face
is
covered
by
1860
solar
cells,
producing
27
watts of
electric
power.
The
satellite
uses1 6
watts:
9 for
the
experi
ments
and
7 for tele-metry,
dataand
control systems.As
the
050
is
put into
orbit,
smallrocketmotorsspin
it
so
that
the
vehicle maintains
a
Page 3
spinningrate
of
30
revolutions
per
minute.
050
thereby
utilizes
the
gyroscopic propertiesof
a spinning
bodytoattain
stability
as
a
space
platform,
and
in
addition,
the
experiments
in
the wheel
portion point
alternately
at
the
sun
and
away
from
the
sun, thus affording
compar
i-
sons
where
wanted.
The
top
or
fan-shaped
portion, containing the
solar
cells
and the
sun-pointedexperi
ments,
constantly
faces
the
sun,
despite
t
he
r
otation
of
the
lower wheel.
A
torque
motor
dr
i
ves
the
upper
portion
at
an
equal
but
opposite
rate
to
that
of
the
wheel
and
therebykeep
s
the
solarcells
andthe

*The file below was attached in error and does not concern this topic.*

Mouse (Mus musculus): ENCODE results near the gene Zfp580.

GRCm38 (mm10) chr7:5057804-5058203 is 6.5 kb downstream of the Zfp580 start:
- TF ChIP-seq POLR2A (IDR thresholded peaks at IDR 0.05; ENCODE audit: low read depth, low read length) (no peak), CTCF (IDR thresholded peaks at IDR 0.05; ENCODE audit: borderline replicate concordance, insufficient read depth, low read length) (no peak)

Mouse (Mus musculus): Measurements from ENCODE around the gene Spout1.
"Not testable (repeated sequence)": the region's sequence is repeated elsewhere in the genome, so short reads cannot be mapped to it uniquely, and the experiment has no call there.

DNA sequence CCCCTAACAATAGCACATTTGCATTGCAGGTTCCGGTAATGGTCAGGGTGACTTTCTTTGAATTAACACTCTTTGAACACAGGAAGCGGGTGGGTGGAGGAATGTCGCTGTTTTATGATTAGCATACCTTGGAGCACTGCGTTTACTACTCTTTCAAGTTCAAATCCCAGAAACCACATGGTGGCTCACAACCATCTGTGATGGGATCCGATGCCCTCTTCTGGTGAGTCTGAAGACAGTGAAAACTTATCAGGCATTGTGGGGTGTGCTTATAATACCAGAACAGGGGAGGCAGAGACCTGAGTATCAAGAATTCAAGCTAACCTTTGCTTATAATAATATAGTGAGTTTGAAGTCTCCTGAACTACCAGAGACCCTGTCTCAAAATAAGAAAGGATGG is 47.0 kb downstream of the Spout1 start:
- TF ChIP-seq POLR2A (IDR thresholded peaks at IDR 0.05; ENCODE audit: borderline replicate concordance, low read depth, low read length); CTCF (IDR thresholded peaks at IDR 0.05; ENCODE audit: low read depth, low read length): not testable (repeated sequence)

upper
ex
periments
continuously
oriented to the
sun.
Coarse
and
fine
photodetectors
located
around
the
spacecraft
activate
motors
and
jets
tokeep
050
in
proper
relationship
to
the
sun.
Other
detectors
turn
off
and
turn on
the
electrical
equipment
as
thesatellite enters andemerges
from
the
earth
's
shadow.
The useful lifetime
of
each
050
satellite
is
estimated
as
6 months,
at
whichtime
the
nitro
gen
gas
which
positions
it
towards
the
sun will
have
beenexpended.
The
machine
will then
lose
its
sun-orientation
and
the solar
cells will
be unable
toprovide
the
electric
ity
needed
by
the
experiments,
the
controls
and
t
he
data
transmission. The vehicle may
continue
in
its earth
orbit
for
years
but
as
a
scientific
information
source
it will
be
dead, and
successor
OSO's
will
be
launched
to
continue some
or
all
of
OSO-l's
experiments
and
/
or
others.The scientific
data
obtained
by
OSO's
13
ex
periments
are
telemetered
to
earth
by two
in
dependent
tape
recorders
and
transmitters.
For
90
minutes
of
its
orbit,
the experiments
'results
are telemetered
onto
a
continuous
loop tape
recorder.
During
the
remaining
five minutes,
the
appropriate
ground
station
directs
the
re
corder to
transmit
the complex
data
by
radio
at
a
rate 18
ti
mes
faster
than
it
was
recorded.
This
process
clears
the
tape
so
that
as
the
broadcasting ceases,
it
can
record more
data.
The
groundstationcanorder either
transmitter
onor
off; it
can
also
turn on
or
off
the
wheel
experiments
and
thesun-pointed
tests.